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How Is PRP Administered?

In the office, blood is drawn from the patient and placed in a special centrifuge, where the blood is spun down. The platelets are separated from the red blood cells and are concentrated. The red blood cells are discarded, and the resulting platelet concentrate is used for treatment. While the blood is spinning in the centrifuge, the painful area is injected with lidocaine to numb it. The entire treatment, from a blood draw to solution preparation, to injection, takes 30-40 minutes.

How Often are Injections Given?

After the initial treatment, a follow-up visit is scheduled 6-8 weeks later. Some patients respond very well to just one treatment. However, typically 1-3 treatments are necessary.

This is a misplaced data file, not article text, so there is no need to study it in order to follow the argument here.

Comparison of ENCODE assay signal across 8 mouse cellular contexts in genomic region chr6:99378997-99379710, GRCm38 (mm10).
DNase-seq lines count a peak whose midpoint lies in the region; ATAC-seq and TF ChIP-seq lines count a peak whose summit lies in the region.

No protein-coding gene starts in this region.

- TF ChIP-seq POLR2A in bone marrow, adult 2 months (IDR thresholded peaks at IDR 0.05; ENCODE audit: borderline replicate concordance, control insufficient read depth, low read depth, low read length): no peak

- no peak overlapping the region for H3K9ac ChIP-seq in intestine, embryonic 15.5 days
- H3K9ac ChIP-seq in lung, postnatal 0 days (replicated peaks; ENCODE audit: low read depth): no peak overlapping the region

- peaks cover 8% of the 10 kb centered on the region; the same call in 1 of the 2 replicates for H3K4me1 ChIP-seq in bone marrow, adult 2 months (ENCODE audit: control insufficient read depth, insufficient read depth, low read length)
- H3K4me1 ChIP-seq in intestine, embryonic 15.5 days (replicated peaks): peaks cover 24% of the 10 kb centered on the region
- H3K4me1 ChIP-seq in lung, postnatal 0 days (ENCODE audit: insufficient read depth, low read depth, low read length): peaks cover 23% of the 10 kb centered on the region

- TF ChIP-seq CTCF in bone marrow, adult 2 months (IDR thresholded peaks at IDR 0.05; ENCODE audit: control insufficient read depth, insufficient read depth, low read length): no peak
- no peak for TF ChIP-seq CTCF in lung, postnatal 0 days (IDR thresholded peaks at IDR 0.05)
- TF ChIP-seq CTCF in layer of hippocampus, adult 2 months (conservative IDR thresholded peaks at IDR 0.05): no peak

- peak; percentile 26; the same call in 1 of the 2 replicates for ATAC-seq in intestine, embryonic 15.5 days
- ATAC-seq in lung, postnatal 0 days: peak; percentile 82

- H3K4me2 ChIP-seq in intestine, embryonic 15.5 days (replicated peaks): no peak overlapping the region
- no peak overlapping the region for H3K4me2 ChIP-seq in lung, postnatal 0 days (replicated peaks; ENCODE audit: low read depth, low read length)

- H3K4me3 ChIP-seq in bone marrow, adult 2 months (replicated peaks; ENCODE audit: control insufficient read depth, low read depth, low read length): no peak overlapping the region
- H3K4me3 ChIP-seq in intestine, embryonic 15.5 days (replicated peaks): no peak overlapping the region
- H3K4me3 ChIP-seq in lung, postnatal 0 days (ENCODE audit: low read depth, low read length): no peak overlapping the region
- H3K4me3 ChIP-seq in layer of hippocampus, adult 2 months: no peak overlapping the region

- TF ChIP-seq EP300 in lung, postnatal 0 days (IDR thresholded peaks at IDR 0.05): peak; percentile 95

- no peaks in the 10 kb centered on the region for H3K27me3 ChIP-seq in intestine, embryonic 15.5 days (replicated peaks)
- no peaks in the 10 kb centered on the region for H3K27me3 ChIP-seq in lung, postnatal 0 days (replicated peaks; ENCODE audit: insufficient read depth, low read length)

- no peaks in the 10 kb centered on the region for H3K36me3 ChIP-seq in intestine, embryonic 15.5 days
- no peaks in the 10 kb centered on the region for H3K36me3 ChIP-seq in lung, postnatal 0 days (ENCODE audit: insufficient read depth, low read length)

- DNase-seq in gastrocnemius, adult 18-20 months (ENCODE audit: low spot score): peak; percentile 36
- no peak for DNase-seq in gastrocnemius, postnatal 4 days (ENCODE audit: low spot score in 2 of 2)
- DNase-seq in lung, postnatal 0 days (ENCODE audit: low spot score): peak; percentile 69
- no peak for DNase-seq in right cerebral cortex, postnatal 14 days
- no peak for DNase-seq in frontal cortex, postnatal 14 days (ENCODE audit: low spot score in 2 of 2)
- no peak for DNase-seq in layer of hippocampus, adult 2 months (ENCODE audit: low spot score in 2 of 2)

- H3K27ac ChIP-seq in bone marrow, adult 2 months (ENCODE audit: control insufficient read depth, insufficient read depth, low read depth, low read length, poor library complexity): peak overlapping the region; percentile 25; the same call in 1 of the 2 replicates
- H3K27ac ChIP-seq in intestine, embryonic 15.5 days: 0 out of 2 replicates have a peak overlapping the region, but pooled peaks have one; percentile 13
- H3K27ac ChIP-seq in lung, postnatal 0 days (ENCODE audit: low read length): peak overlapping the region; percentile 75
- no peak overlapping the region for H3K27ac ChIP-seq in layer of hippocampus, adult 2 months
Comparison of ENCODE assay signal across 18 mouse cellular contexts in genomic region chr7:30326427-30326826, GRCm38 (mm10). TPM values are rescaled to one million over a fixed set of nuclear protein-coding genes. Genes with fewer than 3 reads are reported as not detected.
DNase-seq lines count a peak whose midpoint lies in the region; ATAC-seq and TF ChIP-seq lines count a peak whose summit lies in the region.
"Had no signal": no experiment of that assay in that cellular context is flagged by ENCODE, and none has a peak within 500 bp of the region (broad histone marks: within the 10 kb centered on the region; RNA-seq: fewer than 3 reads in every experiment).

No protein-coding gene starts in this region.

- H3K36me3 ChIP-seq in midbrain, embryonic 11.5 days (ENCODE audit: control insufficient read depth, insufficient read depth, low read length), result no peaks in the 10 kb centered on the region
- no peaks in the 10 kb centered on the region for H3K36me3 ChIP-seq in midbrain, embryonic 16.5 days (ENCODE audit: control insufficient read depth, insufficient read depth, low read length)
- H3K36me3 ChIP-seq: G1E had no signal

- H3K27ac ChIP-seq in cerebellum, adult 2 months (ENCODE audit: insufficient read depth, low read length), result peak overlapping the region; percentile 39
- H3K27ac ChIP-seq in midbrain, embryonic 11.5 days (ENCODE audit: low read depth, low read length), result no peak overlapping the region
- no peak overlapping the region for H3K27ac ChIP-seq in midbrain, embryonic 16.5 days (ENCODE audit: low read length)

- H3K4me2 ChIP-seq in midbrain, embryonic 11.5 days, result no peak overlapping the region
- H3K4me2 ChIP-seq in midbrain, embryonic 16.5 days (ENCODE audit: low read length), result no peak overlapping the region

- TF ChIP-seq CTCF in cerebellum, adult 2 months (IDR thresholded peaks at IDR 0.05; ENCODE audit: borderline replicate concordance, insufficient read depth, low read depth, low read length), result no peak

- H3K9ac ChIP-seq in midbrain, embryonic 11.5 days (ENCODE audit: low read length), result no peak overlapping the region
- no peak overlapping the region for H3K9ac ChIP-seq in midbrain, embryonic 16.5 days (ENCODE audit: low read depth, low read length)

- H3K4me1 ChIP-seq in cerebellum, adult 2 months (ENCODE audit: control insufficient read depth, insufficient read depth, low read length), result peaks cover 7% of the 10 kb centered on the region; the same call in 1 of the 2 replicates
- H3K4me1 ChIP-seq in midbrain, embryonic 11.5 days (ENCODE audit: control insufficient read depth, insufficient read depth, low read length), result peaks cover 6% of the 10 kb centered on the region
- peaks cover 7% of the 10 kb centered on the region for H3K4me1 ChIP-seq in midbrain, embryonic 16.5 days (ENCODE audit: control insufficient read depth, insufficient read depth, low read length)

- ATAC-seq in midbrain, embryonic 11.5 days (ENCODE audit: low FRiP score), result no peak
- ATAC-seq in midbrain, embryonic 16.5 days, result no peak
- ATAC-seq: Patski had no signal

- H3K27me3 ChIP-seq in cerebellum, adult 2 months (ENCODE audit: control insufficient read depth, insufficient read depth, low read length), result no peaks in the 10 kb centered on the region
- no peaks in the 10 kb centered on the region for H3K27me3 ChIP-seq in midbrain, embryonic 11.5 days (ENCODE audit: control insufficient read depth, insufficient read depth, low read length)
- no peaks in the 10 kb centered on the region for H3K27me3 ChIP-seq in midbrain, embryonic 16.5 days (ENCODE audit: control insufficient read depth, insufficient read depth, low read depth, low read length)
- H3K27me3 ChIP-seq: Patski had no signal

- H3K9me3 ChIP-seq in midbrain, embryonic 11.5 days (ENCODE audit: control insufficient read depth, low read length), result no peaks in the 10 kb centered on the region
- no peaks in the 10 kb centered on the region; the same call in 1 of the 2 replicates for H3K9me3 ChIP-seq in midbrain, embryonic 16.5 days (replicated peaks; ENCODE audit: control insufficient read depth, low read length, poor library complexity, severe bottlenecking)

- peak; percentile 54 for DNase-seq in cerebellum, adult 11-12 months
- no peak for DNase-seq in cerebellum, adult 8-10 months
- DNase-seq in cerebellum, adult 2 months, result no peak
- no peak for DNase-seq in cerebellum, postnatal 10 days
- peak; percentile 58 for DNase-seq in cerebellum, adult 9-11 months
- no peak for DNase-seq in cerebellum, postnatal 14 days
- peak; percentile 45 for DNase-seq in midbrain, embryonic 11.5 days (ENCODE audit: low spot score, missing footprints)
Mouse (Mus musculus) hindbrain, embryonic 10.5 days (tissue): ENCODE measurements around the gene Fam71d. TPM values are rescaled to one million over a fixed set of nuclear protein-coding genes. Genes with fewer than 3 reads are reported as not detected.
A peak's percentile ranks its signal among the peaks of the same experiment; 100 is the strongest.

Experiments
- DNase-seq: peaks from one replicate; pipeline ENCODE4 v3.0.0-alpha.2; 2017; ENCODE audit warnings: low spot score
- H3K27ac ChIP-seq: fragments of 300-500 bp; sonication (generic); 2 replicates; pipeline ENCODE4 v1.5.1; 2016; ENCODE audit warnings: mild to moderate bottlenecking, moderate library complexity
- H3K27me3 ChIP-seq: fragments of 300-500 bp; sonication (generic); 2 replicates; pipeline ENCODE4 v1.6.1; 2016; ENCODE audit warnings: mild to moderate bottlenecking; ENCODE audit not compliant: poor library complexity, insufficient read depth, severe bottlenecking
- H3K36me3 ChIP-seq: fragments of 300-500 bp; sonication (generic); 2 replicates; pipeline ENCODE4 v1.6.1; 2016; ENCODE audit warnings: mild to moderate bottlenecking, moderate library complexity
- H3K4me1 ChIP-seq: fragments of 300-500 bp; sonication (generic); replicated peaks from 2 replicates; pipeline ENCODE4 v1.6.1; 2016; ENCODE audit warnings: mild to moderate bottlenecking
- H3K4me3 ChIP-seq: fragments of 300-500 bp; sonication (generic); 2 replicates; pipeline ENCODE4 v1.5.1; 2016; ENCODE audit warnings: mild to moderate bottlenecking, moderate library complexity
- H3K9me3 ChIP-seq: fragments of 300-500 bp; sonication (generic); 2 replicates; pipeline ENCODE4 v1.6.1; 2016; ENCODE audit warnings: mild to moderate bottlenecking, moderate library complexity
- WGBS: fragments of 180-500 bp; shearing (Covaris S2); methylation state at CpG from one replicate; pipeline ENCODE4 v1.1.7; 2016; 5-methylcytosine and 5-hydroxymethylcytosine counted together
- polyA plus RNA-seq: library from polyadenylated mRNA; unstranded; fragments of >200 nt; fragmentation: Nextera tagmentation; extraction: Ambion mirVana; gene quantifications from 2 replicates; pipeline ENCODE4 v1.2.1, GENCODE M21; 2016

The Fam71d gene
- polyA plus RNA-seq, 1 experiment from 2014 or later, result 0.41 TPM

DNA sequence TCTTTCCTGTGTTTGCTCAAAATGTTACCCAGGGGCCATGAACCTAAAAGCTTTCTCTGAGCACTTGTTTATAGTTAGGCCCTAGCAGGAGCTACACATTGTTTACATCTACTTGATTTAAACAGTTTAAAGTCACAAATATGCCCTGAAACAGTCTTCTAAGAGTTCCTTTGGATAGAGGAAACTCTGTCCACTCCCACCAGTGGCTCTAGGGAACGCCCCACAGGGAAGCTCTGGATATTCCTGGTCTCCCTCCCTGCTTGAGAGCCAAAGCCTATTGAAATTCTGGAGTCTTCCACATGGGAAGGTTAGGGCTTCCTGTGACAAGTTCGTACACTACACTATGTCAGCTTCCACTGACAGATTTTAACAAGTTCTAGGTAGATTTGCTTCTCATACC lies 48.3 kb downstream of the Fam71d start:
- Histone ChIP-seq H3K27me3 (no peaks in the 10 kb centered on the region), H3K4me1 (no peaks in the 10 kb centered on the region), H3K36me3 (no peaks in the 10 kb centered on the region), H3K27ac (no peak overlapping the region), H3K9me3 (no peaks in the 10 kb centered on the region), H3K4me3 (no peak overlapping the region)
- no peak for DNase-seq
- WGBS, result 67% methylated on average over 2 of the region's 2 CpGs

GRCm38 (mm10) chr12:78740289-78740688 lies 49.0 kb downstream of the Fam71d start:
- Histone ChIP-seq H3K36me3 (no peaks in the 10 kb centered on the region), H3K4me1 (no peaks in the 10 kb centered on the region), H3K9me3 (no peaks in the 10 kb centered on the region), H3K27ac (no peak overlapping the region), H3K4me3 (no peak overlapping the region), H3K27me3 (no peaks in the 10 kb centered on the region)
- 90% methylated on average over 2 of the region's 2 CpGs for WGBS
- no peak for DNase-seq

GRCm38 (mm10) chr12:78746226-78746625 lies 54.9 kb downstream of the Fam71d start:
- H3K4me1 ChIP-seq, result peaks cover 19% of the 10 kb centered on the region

Do PRP Injections Hurt?

Because the injured area is first anesthetized with lidocaine, the actual injections are slightly uncomfortable. Once the lidocaine wears off in a few hours, there is usually mild-to-moderate pain for the next few days. For the first week after the injections, it is critical to avoid anti-inflammatory medications, including Advil, Motrin, ibuprofen, Aleve, Celebrex. These will interfere with the healing response. Tylenol is OK. Your doctor may prescribe pain medication also.

Are There Risks With PRP?

Anytime a needle is placed anywhere in the body, even getting blood drawn, there is a risk of infection, bleeding, and nerve damage. However, these are very rare. Other complications, though rare, can occur depending on the area being treated, and will be discussed by your doctor before starting treatment.

What is the Success Rate?

Studies suggest an improvement of 80-85%. Some patients experience complete relief of their pain. The results are generally permanent.